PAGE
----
While I wouldn’t call Piper and Grudem “chauvinist pigs”, there is good evidence that they came to the Bible passages with a generally patriarchal position and a presupposition that this was a good one. For proof of this concerning Piper, see his Vision of Biblical Complementarity based on “When I was a boy growing up in Greenville, South Carolina”, also what I wrote about it here and here.

    As for women priests, I am not claiming that Lewis was an egalitarian on such matters.

  3. Complementarity is problematic because it implies that one thing can exist without the complement. This is not the biblical view of the relationship of male and female. The biblical view, based on the binary (NOT dualistic) cosmology of Abraham’s people, sees male and female as supplementary. That is to say that one can’t exist without the other. This is C.S. Lewis’ understanding, I believe. It is also the striking conclusion of Jacques Derrida’s work. Derrida is the one who first used the term supplementary, as far as I know.

  4. Iconoclast, thank you for the link. I will comment on this article in a new post.

    Alice, it is certainly true that men and women cannot exist without one another, for simple sexual reasons. But I think that is also what proper complementarianism teaches, concerning complementary roles.

  5. Pingback: Gentle Wisdom» Blog Archive » C.S. Lewis got it wrong on women priests

  6. To understand the biblical worldview we must understand what is meant by the supplementary binary opposites oberved in nature. Supplementary is not an egalitarian principles. It is a dialectic whereby meaning is derived from the relationship of the opposites. I experience hateful acts as evil because I have experience of loving acts and know them to be good. The reverse is true also. The male-female relationship has meaning because of the supplementary nature. The biblical worldview avoids dualism because one of the opposites is greater, stronger, brighter, etc. in its visible attributes. The Sun is brighter than the Moon and the Moon’s light is a reflection of the Sun’s light. Men are physically larger and stronger than women. None of this was a figment of the ancient imagination!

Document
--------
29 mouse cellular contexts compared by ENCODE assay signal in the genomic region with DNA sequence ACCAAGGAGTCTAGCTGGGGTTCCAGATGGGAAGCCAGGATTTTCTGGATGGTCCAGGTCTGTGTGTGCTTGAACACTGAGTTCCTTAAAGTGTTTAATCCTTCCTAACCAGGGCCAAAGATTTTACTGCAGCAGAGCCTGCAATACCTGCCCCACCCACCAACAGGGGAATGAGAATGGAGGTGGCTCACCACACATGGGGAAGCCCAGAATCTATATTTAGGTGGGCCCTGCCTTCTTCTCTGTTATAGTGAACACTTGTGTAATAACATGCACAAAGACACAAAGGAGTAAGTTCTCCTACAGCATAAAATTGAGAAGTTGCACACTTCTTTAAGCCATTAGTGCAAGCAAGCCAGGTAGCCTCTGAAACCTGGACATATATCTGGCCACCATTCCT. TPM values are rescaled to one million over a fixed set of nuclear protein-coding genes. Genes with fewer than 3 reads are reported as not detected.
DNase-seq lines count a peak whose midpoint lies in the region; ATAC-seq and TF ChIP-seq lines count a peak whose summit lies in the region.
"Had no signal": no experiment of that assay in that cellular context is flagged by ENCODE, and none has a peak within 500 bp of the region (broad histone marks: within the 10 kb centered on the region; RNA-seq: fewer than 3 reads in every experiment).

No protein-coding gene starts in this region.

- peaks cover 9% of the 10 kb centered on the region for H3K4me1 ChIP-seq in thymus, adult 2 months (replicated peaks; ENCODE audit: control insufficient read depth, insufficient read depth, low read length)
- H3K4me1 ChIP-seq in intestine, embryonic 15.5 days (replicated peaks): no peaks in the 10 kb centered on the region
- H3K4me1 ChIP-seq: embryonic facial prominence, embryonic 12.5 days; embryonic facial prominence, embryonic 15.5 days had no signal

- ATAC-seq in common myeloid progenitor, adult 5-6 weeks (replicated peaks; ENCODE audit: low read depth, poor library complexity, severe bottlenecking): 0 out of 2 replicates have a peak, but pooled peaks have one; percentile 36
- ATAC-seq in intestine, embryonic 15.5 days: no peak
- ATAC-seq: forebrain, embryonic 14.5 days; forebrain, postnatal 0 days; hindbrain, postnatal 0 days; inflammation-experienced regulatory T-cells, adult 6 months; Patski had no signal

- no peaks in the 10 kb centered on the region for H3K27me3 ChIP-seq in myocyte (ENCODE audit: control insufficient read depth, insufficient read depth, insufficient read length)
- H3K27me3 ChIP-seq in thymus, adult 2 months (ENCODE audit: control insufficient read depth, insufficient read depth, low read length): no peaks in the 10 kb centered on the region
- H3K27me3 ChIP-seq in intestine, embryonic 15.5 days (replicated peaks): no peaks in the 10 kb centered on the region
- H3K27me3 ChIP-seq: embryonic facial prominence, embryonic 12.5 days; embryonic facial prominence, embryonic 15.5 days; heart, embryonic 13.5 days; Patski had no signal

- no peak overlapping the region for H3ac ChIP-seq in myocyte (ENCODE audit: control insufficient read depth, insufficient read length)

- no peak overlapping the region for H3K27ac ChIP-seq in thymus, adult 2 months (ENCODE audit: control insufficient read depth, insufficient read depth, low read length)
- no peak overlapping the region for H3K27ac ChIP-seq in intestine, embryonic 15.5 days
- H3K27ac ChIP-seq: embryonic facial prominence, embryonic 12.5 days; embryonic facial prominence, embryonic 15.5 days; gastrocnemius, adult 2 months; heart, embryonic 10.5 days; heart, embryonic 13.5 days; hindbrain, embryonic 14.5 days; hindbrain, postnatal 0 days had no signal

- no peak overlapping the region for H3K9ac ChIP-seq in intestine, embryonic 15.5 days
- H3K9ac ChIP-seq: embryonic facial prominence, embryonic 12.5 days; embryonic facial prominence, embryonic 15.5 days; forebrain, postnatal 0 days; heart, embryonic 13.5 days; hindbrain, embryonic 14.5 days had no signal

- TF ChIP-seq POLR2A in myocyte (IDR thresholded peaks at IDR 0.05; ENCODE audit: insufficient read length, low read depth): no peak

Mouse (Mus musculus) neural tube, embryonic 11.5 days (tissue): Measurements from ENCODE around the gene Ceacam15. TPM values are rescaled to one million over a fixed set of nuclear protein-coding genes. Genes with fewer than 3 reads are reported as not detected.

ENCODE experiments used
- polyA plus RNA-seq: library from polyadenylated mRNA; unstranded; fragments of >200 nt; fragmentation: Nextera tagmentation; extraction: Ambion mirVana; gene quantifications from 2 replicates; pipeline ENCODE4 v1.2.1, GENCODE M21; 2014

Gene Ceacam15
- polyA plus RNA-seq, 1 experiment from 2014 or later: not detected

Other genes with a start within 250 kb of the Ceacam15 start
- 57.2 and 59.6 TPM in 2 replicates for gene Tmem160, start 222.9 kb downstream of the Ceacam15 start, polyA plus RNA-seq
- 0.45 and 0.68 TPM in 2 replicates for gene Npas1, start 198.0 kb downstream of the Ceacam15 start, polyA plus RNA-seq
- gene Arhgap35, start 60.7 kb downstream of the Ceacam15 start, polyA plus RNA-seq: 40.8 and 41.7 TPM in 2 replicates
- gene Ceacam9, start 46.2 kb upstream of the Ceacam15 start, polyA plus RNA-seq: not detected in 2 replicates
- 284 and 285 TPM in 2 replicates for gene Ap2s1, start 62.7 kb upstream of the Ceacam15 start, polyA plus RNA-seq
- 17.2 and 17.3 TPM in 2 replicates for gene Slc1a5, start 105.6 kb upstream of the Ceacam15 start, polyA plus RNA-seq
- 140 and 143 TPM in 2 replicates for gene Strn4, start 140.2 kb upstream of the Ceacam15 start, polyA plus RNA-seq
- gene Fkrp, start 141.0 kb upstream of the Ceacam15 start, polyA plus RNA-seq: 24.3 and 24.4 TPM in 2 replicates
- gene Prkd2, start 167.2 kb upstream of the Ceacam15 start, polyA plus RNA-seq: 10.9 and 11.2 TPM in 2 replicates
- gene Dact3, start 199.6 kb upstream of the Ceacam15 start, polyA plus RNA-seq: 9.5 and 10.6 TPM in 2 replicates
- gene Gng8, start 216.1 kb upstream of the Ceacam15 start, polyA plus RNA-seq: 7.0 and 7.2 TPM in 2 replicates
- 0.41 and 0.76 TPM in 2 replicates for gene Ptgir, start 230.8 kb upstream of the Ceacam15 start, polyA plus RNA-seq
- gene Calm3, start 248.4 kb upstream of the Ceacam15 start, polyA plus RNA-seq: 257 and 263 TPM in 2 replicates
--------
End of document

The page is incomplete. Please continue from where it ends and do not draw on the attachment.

Law and Grace are presented by St. Paul as binary opposites, and their meaning is found in their relationship. Grace is superior to the Law, but makes no sense without the Law. For as St. Paul says, the Law was our “school teacher” until grace should be revealed in the Incarnate Son.

  7. Alice, that might explain why since ancient times men have tended to dominate women. But this is not God’s plan for men and women, as he never even hints at this kind of supplementary relationship in his revealed word.

  8. Au contraire, the cosmology of Abraham’s ruler-priest ancestors and descendents reflects this binary view. Their wives and daughters were women of high estate whose marriages reveal nothing of the domination of which you speak. This is a modern reading back into the text and a common misunderstanding.

  9. Alice, I did not say that men always dominated women. I said that this was a tendency. In God’s providence Abraham and his family avoided the worst of this domination system. But it is still Abraham, not Sarah, who takes the lead in that family.

  10. Sorry if I misunderstood you, Peter.

    Abraham took the lead because he was the ruler of his two households (by Sarah and by Keturah). That’s what rulers are suppose to do – take the lead.

    Abraham, his ancestors and his ruler-priest descendents, are the line from which Jesus Christ comes. Their taking the lead is a reflection or type of HIS Kingship.